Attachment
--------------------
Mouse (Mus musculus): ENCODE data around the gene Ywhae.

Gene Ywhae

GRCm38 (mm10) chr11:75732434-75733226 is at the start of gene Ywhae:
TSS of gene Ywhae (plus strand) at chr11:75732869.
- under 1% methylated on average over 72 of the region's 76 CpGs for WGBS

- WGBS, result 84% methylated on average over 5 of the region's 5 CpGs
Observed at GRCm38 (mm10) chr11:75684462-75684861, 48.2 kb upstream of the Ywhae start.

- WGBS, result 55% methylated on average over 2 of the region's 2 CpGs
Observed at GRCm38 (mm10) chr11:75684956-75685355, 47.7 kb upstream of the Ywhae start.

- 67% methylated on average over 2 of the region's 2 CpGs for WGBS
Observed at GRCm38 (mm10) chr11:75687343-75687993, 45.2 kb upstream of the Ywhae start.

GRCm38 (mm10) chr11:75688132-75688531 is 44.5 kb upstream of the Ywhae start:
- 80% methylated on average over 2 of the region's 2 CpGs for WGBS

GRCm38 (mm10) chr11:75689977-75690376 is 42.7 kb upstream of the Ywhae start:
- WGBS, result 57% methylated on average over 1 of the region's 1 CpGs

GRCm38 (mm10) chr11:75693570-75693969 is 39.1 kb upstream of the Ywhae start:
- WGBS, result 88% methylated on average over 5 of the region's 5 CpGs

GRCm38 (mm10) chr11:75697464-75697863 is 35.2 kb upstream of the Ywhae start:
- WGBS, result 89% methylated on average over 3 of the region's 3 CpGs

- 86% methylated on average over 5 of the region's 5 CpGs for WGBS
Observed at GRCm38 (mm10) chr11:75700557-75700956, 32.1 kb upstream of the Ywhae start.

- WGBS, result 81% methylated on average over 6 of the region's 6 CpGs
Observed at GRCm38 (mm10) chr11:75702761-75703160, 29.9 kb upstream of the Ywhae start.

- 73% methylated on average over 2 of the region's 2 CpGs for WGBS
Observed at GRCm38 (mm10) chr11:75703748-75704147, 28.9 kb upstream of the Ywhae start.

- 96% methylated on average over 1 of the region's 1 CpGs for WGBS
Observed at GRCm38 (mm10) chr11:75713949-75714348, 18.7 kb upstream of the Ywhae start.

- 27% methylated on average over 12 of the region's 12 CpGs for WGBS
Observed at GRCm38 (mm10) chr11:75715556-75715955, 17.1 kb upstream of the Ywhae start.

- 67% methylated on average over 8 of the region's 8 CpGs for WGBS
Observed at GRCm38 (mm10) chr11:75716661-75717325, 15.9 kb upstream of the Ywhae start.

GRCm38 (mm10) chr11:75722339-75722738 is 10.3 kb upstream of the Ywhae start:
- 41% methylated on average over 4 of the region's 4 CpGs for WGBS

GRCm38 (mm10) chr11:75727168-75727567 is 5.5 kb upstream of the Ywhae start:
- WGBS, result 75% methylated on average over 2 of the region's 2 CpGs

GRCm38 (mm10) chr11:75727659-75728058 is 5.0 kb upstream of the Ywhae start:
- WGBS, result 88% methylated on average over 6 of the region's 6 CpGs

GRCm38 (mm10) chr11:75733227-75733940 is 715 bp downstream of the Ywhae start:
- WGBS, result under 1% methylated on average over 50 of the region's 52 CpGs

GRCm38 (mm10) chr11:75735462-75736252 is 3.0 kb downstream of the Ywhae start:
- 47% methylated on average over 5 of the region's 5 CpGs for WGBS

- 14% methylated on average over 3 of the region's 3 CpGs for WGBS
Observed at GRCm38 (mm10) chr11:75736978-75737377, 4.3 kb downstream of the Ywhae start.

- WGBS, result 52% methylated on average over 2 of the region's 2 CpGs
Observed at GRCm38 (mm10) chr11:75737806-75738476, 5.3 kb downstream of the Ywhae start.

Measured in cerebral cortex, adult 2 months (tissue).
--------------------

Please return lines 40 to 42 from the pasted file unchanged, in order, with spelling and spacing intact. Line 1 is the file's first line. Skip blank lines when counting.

GRCm38 (mm10) chr11:75735462-75736252 is 3.0 kb downstream of the Ywhae start:
- 47% methylated on average over 5 of the region's 5 CpGs for WGBS

- 14% methylated on average over 3 of the region's 3 CpGs for WGBS